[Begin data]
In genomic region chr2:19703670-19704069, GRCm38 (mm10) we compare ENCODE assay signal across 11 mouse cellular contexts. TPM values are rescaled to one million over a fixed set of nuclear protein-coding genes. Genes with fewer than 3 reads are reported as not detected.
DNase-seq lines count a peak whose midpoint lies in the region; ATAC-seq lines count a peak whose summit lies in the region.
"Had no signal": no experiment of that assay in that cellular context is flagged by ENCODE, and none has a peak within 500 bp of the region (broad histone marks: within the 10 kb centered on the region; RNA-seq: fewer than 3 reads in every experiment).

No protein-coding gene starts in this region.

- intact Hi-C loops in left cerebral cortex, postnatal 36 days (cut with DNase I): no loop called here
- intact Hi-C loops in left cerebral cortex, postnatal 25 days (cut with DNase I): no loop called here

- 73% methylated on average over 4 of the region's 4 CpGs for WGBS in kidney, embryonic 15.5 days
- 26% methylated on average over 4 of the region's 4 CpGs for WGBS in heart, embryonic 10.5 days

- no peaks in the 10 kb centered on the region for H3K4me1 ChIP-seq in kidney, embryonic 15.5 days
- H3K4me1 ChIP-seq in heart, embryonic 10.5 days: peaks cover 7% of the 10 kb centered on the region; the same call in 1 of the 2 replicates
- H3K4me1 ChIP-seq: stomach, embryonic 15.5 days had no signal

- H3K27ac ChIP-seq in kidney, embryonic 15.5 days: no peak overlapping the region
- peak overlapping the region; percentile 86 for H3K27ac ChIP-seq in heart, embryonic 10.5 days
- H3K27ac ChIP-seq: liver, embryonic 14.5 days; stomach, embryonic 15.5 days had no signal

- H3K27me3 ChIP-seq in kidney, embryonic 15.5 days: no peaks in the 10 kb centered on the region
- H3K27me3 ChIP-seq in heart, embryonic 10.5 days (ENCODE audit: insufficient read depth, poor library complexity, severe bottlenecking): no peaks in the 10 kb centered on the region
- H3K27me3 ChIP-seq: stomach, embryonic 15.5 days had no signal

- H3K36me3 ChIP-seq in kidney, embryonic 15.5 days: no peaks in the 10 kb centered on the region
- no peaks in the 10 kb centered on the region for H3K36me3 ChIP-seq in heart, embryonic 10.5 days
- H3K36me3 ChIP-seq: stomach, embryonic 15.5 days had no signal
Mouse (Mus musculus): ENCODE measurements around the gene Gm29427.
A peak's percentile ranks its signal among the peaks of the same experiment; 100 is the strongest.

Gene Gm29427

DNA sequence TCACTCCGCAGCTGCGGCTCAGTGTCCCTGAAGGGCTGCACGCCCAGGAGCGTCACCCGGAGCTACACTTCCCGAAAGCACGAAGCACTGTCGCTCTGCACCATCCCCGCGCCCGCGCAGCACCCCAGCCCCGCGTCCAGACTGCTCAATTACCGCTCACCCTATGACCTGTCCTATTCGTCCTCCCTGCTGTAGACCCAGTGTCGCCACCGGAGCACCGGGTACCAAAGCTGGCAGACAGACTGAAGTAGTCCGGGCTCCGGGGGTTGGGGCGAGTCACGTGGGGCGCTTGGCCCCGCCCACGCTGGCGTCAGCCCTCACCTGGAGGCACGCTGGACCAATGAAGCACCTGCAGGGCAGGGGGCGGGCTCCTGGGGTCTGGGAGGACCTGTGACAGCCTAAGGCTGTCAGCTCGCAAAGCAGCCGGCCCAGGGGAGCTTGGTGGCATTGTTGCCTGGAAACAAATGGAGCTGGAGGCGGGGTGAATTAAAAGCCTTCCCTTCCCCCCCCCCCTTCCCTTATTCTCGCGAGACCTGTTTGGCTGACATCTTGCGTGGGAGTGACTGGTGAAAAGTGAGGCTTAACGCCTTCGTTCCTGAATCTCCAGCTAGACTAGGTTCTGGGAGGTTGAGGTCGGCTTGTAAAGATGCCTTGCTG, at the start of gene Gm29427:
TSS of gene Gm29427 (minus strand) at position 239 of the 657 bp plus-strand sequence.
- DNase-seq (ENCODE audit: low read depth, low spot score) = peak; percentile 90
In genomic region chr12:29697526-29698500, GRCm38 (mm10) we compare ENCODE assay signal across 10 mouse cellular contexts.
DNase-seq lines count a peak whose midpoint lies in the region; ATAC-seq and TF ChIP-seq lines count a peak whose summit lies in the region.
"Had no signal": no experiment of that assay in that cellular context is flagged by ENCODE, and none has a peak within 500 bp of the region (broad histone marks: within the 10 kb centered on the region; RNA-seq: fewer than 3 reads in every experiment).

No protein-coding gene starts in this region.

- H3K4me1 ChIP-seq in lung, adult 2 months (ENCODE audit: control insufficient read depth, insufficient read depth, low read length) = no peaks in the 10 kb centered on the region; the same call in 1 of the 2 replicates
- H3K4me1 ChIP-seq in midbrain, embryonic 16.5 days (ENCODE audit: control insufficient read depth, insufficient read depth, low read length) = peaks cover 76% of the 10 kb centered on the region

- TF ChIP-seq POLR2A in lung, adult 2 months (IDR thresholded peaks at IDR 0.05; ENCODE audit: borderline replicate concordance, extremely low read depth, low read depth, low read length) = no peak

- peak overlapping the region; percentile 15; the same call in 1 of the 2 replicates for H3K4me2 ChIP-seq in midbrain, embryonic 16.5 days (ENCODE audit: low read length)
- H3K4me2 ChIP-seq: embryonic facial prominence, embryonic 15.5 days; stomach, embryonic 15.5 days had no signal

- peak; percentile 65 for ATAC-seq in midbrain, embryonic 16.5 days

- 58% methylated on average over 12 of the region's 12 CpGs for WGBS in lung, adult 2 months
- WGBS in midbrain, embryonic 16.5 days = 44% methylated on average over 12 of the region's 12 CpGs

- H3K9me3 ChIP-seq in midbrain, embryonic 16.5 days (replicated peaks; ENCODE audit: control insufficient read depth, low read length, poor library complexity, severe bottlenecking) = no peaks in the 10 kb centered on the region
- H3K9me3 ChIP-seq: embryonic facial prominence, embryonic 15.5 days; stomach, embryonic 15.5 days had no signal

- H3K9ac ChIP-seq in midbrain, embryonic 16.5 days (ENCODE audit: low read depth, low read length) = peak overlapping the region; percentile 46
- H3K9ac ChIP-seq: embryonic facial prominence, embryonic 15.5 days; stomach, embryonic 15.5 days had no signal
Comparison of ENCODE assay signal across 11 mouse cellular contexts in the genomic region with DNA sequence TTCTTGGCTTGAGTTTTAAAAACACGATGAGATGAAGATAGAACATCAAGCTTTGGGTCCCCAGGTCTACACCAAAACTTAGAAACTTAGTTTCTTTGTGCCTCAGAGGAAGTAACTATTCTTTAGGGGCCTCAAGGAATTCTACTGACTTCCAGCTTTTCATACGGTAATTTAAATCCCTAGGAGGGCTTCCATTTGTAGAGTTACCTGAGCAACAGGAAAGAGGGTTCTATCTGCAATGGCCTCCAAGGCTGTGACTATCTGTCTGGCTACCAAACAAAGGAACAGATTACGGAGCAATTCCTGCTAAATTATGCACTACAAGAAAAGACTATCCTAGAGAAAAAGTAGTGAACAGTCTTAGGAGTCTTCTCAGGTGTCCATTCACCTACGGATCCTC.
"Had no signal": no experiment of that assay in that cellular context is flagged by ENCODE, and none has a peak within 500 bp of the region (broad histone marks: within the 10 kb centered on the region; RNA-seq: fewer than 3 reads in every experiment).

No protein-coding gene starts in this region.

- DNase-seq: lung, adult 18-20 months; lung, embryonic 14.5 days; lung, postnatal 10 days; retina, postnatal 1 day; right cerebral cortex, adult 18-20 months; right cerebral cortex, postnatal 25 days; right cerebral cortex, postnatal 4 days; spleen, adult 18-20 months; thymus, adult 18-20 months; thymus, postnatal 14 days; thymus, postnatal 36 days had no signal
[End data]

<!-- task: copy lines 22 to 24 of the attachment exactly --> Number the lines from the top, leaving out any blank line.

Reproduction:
A peak's percentile ranks its signal among the peaks of the same experiment; 100 is the strongest.

Gene Gm29427

DNA sequence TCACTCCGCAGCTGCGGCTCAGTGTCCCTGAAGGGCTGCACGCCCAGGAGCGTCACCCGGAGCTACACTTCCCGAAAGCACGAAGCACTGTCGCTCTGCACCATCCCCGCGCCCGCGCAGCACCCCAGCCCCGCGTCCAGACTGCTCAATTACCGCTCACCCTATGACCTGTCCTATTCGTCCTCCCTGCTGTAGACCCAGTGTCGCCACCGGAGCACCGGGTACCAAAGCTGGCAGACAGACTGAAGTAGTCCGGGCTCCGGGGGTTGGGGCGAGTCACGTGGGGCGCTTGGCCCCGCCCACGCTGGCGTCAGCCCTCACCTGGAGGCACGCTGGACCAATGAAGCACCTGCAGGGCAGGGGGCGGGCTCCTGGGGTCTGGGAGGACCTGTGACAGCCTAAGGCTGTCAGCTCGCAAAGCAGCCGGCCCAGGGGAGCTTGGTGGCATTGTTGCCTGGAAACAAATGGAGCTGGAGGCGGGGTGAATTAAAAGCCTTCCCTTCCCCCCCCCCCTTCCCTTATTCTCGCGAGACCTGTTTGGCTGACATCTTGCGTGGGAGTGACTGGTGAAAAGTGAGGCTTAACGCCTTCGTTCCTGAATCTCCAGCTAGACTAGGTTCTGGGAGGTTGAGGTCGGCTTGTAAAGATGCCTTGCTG, at the start of gene Gm29427: